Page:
This is an experiment about using kind of a 2d binary search, requiring users master a different mode of navigation. It has a certain meditative, fidget-spinner quality to it.
Rule 90 is just the XOR of each cell's neighbours, but it results in remarkable complexity and structure. This was a quick sketch late last night, with some polish today. Will add some more stuff later.
Up and Down control speed, Z starts a new pattern with a random seed.
ISOHOPES is a puzzle/management/simulation game where you must set up and maintain a chain reaction in a nuclear fission reactor. Try to make as much profit as possible, without having a meltdown.
Fuel rods emit neutrons and heat when struck by slow (white) neutrons, control rods eat neutrons and coolant conducts heat and slows neutrons. Control rods are free, but the rest is going to cost you.
The coolant changes colour as it gains and distributes heat. It will boil away if it gets too hot, so keep an eye on the blue meter to monitor its level. You can check your reactor's highest temperature with the red meter. If that meter maxes out, you will meltdown and lose everything.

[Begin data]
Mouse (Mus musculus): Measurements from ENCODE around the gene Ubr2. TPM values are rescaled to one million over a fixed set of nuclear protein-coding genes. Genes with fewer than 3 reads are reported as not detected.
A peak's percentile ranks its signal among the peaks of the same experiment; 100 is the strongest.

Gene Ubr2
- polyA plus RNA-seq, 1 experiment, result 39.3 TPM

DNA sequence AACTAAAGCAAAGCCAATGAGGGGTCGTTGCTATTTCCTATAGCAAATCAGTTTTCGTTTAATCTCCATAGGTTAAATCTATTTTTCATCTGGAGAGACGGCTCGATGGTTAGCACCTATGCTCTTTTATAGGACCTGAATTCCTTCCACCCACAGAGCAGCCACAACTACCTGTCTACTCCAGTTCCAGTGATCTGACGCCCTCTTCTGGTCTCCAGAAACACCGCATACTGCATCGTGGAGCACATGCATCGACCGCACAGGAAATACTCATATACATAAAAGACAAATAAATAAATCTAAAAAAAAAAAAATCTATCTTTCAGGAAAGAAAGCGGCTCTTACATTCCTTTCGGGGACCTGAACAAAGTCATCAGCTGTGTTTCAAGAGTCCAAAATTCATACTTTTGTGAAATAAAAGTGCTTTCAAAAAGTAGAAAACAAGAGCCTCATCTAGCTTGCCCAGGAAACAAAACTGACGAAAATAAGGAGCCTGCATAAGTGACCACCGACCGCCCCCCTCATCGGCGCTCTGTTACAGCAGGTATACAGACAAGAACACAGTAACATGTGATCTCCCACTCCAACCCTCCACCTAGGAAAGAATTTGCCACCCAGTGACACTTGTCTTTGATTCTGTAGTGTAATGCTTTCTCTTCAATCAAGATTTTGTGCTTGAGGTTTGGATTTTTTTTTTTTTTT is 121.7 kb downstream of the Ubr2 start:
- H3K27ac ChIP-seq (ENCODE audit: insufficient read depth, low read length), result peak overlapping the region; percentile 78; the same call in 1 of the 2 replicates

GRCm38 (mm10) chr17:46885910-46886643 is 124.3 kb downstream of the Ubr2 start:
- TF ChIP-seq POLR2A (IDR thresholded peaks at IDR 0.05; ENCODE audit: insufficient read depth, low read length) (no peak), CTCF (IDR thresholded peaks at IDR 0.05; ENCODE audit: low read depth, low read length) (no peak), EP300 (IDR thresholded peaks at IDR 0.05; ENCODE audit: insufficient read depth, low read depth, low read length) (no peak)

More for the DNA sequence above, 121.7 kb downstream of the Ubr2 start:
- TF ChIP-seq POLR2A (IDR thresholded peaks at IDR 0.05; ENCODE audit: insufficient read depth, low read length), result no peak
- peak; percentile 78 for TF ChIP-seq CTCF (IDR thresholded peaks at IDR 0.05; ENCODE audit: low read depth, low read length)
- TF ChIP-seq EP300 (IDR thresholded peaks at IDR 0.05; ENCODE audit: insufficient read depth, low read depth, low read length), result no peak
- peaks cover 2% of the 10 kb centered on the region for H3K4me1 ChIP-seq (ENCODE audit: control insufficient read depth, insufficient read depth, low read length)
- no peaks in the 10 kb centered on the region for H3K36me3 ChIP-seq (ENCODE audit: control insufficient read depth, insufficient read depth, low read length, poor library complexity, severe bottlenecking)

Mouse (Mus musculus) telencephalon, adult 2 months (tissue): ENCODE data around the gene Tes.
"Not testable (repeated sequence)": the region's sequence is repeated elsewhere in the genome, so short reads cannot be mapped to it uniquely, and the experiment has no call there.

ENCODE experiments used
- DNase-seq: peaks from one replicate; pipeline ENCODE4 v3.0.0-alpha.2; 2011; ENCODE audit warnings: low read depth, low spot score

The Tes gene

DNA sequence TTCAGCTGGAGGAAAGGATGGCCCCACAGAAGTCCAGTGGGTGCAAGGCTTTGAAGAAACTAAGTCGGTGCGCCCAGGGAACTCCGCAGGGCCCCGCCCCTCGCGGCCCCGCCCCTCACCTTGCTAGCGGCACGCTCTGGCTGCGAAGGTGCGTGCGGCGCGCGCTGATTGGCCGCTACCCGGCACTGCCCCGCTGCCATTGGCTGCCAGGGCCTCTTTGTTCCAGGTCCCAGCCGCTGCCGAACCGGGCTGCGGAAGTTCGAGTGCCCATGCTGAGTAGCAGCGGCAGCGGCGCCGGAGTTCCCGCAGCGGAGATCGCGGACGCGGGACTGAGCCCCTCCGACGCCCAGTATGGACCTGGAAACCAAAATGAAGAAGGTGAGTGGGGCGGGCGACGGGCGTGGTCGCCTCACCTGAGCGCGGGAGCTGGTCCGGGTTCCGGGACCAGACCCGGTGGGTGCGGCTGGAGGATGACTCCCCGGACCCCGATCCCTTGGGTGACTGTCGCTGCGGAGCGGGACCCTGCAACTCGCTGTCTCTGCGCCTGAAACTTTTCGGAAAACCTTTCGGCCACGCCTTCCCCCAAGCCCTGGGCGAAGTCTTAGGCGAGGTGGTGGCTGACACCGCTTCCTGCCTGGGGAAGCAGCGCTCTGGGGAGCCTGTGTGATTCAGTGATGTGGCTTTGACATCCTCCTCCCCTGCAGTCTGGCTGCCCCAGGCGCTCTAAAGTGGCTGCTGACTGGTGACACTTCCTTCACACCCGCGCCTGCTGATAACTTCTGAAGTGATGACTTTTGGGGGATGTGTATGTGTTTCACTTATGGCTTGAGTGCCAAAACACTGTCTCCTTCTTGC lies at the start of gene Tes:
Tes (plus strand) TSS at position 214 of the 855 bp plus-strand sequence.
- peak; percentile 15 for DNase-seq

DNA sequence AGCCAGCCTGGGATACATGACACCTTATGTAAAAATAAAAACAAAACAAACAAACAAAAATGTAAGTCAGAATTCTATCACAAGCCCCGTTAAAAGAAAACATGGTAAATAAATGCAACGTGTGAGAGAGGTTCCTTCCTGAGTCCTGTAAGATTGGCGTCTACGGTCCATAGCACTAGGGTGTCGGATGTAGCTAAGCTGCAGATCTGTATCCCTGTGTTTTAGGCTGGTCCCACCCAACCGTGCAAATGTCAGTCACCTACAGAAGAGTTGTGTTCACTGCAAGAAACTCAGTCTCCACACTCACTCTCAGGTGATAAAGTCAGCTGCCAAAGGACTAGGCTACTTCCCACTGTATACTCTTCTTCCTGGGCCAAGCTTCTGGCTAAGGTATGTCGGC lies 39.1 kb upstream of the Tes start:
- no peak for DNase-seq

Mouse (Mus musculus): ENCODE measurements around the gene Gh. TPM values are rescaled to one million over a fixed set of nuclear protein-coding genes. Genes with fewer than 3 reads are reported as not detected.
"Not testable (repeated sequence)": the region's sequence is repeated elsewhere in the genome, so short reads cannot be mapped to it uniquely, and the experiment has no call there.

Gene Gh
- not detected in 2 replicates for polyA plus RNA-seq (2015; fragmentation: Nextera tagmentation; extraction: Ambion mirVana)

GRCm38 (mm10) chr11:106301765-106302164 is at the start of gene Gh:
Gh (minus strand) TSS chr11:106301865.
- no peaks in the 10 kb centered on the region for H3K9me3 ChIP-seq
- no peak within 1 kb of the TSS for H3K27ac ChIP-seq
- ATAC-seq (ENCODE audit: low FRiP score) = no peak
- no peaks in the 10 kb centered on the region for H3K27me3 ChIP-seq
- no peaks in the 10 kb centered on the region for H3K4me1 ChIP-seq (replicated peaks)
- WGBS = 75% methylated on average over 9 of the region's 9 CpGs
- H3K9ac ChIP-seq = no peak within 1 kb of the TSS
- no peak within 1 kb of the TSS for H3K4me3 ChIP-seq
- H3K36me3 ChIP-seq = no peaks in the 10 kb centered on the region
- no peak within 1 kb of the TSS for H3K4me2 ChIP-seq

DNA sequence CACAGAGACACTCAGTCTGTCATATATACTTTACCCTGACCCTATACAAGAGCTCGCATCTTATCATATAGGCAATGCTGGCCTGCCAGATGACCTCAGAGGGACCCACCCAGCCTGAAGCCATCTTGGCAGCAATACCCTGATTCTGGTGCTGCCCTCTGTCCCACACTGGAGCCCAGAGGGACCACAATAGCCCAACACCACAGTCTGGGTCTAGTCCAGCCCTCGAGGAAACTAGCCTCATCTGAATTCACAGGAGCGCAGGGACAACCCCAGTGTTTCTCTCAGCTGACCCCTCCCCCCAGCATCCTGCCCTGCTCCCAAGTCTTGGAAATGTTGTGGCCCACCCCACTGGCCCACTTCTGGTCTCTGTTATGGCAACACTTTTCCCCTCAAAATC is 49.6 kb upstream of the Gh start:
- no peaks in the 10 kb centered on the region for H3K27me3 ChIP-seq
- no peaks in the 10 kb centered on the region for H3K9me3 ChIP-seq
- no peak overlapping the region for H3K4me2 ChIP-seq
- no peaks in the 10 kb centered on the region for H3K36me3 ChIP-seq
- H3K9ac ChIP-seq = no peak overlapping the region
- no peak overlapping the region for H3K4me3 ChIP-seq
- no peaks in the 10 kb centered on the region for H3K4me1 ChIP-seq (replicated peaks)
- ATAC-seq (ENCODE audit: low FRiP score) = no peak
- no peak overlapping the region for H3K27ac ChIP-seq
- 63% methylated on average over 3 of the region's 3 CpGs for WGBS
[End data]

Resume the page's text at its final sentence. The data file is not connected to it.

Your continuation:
You can spark neutrons to ignite your chain reaction using a fuel rod, add or remove coolant with a control rod, and retire when you think you've made all the dosh you can by going to the pump in the top right.
Help and contextual prompts are built in, but music and other levels are not... yet.
Good luck, have fun, and keep splitting those atoms!
Memory Kitten, a kitten so smart he wears lab goggles, must bravely match off (and match up) the terrifying Mystery Card Invaders from the Second Dimension or face total humiliation at the upcoming Dinosaur Rodeo. Without his lucky dino-spurs, kept hostage by those depthless delinquents, he will never win the grand prize: a weapon of mass destruction!
Should a kitten, however smart, be allowed to own a weapon of mass destruction?
Are dinosaur rodeos cruelty to extinct animals?
Will the Stave King ever get the respect from Apple Tree that he craves?
The answers to these questions, and more, await, along with a catchy soundtrack and cool sound effects!
How to Play: Flip over cards, remember what they are if they're different so you can try to pairs over at the same time. Every game is different, so it's basically a roguelike. You only have 13 lives, like all scientist cats, and you have a timer so you can compare times with your pals/buddies/mates/chums.
Controls: Arrows move your selection. Z starts, flips and restarts if you win... or lose.
This is my first PICO-8 cart. I made it in about an evening, taking a suggestion from my girlfriend, hence the feline nature of the game's eponymous hero. It has some neat sound effects and a pretty catchy soundtrack, and has a timer so you can record your score. As someone who is working on a much longer-term project, it's wonderful to have a medium where you can actually finish something and have it be kind of neat.